By Kit-Bacon Gressitt Last October, I posted a “No on Prop. 8” sign on my front gate — with staples spaced every inch along the edge to assure anyone who wanted to steal the thing would have to work hard for it. The general election came and went, but the sign has remained; not because of the staples, but because I am determined to keep it up until we overturn the California ballot initiative’s resulting constitutional amendment that denied marriage to the approximately 6 percent of our population that is gay. OK, and because I’m a stubborn wench. When I first put up the sign, I expected a neighborly frown or two in response, so I was pleasantly surprised when the...

Fallbrookisms

26 March 2009

Fallbrook, new and old I don’t understand poetry, but I do understand coffee and pastries.                                                                                            – Jane, on poetry readings

If you use my letter, I would prefer my name be printed “J.T.” because my dad says using my real name could hurt his business. Wow, if that isn’t a Fallbrook attitude!                                                   ...

Fallbrookisms







19 March 2009 Coffee at Café des Artistes

1. Patron 1: Have you ever been married? Patron 2: Yes, twice. One was really, really short. Proprietor: And one was really, really tall?

2. Patron 2: A wise woman said there’s no healthy way to avoid grieving. Patron 3: Is this like Confucius? Patron 1: Are you confused?

3. George: I always look for the life in things; when things seem bleak and barren, why waste energy on being sad – I look for the life. Brett: How refreshing, a young man with insight. Read more...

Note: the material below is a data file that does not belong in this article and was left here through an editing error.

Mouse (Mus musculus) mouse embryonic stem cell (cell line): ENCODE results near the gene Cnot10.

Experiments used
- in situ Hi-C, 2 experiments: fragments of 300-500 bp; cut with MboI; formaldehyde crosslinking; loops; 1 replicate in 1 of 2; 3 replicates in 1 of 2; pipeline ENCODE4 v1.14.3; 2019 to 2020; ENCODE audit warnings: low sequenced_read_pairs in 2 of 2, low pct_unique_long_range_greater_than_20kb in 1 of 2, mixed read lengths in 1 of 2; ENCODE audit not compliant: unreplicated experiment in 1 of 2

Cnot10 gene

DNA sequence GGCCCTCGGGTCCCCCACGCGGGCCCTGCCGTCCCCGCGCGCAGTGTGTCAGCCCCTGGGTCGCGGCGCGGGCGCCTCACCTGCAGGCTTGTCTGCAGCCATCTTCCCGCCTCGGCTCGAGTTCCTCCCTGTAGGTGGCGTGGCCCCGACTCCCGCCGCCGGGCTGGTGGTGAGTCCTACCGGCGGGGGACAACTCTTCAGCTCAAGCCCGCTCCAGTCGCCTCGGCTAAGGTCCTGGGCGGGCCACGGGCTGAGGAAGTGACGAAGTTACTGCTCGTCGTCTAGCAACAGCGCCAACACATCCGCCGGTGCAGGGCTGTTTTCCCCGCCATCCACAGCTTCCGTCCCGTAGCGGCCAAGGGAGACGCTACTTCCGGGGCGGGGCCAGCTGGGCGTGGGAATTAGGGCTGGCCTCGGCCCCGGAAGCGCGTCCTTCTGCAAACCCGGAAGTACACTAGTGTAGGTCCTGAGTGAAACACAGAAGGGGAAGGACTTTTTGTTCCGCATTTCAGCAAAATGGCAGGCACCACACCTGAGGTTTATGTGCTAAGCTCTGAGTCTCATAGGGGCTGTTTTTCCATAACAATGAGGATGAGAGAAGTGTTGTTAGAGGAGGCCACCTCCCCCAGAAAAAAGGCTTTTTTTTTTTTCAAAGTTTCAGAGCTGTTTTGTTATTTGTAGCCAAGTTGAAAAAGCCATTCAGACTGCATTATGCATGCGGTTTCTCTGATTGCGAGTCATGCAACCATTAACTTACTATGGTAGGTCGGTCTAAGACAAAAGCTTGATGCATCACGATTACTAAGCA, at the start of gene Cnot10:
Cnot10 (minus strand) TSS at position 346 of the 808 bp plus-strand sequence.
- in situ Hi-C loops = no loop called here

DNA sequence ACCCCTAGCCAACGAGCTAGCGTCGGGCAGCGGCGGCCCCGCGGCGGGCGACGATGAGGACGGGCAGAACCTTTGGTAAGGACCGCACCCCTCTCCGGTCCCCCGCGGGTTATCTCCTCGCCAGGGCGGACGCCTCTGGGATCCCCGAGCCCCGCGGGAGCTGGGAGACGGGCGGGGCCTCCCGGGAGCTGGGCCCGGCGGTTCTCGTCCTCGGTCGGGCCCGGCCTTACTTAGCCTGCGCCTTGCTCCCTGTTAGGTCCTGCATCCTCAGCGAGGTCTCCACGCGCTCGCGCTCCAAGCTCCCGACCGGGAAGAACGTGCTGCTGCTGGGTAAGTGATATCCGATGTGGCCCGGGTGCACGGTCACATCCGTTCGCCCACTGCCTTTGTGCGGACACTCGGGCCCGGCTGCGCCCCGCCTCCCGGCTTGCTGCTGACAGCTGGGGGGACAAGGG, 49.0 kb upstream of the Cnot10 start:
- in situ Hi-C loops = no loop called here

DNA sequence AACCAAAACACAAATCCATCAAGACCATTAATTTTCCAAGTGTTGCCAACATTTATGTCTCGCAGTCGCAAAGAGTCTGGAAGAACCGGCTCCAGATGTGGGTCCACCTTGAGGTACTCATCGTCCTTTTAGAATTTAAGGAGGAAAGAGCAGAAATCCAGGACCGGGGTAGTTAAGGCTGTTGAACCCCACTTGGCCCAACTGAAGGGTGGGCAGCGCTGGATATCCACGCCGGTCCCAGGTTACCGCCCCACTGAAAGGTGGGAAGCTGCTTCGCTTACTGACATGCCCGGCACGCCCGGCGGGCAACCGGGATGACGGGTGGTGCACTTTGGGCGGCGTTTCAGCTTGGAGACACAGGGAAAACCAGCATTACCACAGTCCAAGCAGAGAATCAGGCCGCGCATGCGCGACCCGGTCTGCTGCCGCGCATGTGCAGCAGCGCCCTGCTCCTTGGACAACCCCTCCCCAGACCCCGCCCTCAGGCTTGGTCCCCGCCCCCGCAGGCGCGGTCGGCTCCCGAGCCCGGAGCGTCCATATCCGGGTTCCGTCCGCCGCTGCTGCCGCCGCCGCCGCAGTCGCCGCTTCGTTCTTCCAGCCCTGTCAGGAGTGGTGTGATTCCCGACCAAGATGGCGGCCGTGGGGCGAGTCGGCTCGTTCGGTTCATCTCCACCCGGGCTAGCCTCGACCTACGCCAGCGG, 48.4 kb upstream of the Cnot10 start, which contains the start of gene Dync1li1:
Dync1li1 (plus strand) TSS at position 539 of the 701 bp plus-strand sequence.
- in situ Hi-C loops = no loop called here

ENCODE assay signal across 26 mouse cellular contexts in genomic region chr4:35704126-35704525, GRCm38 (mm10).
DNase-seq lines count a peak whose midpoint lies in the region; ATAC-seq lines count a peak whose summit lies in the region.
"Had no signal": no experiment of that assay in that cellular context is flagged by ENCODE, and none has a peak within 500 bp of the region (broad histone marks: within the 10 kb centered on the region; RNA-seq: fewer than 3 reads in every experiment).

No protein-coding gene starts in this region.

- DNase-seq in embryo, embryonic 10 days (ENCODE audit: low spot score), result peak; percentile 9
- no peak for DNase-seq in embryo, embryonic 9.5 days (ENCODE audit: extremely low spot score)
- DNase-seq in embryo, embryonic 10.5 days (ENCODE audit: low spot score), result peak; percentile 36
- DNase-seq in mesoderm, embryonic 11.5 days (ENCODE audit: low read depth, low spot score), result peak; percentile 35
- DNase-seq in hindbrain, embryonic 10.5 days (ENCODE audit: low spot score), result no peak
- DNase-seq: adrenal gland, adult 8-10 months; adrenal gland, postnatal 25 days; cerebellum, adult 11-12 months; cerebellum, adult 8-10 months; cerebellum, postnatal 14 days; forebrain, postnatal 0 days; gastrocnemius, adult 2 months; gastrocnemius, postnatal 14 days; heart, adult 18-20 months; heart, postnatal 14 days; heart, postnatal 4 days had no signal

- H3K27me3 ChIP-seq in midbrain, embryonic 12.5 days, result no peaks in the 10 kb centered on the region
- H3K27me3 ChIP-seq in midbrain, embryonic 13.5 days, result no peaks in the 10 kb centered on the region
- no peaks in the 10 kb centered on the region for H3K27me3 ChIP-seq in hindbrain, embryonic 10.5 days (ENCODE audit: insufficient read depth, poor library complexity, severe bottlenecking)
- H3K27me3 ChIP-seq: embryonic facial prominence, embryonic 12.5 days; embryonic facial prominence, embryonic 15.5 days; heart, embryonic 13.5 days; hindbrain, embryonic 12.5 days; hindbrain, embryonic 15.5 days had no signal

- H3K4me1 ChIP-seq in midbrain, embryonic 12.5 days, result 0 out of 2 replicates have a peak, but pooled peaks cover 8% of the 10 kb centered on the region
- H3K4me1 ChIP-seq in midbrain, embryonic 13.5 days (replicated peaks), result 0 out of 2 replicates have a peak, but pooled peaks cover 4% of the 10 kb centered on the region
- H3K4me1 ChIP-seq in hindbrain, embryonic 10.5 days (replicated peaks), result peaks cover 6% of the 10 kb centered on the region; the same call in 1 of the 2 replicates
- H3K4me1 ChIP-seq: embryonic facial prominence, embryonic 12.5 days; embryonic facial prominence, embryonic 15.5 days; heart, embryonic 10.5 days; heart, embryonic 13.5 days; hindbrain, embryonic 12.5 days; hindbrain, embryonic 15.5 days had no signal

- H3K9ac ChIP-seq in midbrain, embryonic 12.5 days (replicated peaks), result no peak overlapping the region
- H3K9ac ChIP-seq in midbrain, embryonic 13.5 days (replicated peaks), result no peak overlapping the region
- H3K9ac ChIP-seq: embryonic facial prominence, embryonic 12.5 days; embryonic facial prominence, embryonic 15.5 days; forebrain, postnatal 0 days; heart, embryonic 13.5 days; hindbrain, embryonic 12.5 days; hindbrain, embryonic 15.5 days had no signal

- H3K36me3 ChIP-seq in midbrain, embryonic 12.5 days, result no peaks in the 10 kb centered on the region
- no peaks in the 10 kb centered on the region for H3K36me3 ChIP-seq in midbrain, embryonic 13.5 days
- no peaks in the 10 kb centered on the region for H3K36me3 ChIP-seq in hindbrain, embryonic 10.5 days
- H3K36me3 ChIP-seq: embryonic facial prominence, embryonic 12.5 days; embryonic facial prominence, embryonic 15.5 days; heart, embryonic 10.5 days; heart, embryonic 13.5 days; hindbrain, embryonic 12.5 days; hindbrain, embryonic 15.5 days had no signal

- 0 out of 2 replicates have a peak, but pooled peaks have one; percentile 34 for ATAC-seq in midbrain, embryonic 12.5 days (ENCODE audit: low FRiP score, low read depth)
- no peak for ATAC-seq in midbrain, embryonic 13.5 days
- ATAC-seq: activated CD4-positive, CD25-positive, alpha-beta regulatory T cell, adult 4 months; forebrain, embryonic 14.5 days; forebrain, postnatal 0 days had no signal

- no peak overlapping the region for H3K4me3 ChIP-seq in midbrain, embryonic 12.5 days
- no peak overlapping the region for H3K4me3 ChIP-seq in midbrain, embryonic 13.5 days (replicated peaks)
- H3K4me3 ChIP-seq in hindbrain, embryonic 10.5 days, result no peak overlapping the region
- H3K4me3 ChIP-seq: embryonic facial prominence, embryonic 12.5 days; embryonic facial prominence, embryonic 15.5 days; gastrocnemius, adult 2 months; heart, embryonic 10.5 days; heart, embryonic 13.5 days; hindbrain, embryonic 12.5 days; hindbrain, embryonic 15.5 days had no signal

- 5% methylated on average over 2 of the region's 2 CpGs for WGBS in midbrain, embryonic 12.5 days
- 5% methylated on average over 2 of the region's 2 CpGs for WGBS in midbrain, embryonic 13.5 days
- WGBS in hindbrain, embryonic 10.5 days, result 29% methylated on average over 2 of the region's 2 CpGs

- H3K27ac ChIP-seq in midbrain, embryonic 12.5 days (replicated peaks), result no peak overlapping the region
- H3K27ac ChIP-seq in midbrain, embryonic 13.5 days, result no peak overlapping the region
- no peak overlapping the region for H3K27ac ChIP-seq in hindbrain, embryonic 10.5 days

Fallbrookisms

12 March 2009  

From Writers Read at Café des Artistes

1. Betty: I don’t want to be any sort of an icon. David and Patty: But you are one! Betty: Oh shit!

2. Taylor: Just because people are nice, doesn’t mean they are innocent.

3. Server: I’m a server. I serve people. Customer: Do you have bigger aspirations? Server: Is there a bigger career than service?

Read more...

Prop. 8: Sex and the Suspect Class

By Kit-Bacon Gressitt   “Suspect class.” It sounds ominous, foreboding, as though members of this shady group should be studiously avoided, particularly in places of dark and dismal urban decay. Except, most of the people I know and adore — or at least tolerate fondly — are subject to this classification system. The term is actually a bit of legalese, defining groups whose very natures make them likely targets of discrimination. The U.S. Supreme Court identifies race, religion, national origin and legal alien status as suspect classifications, and claims of unconstitutional discrimination based on these categories receive the highest level of scrutiny by U.S. courts. (Gender is afforded the dubious distinction of being a “quasi-suspect class,” in keeping with the quasi-equality women are allotted...

Fallbrookisms

05 March 2009

 

Fallbrook dog owner There's no sense in trying to get a dog to lose weight in Fallbrook — they  just go out in the grove and eat another five avocados. Heard in a Fallbrook store My sister’s funeral is Saturday. She’s not dead yet, but they went ahead and scheduled it. Two bumper stickers on the same car on Main Street

I support Greenpeace I graduated Ditto Cum Laude from Rush Limbaugh Institute  Heard about town The problem with Fallbrook is that it was settled by Midwesterners, and it’s gone downhill ever since. … No, no! Just kidding!                                                            – Anonymous Read more...

The March of Women’s Rights









By Kit-Bacon Gressitt

 

March is Women’s History Month, which opens the proverbial door to a smorgasbord of juicy topics. To begin, there’s the scarcity of content about women’s contributions to our nation in public school curricula; hence the designated month and the Women’s History Project. While some folks debate the need for February as Black American’s month of note, I’m not so eager to give up March. Consider the ongoing disregard — or is it disdain? — of the women’s rights movement that created fertile territory for our accomplishments of the last century. Although, tallying what we have achieved, what we haven’t and where we’re losing ground is a painful calculation. Perhaps most illustrative of the need to better educate school children — and...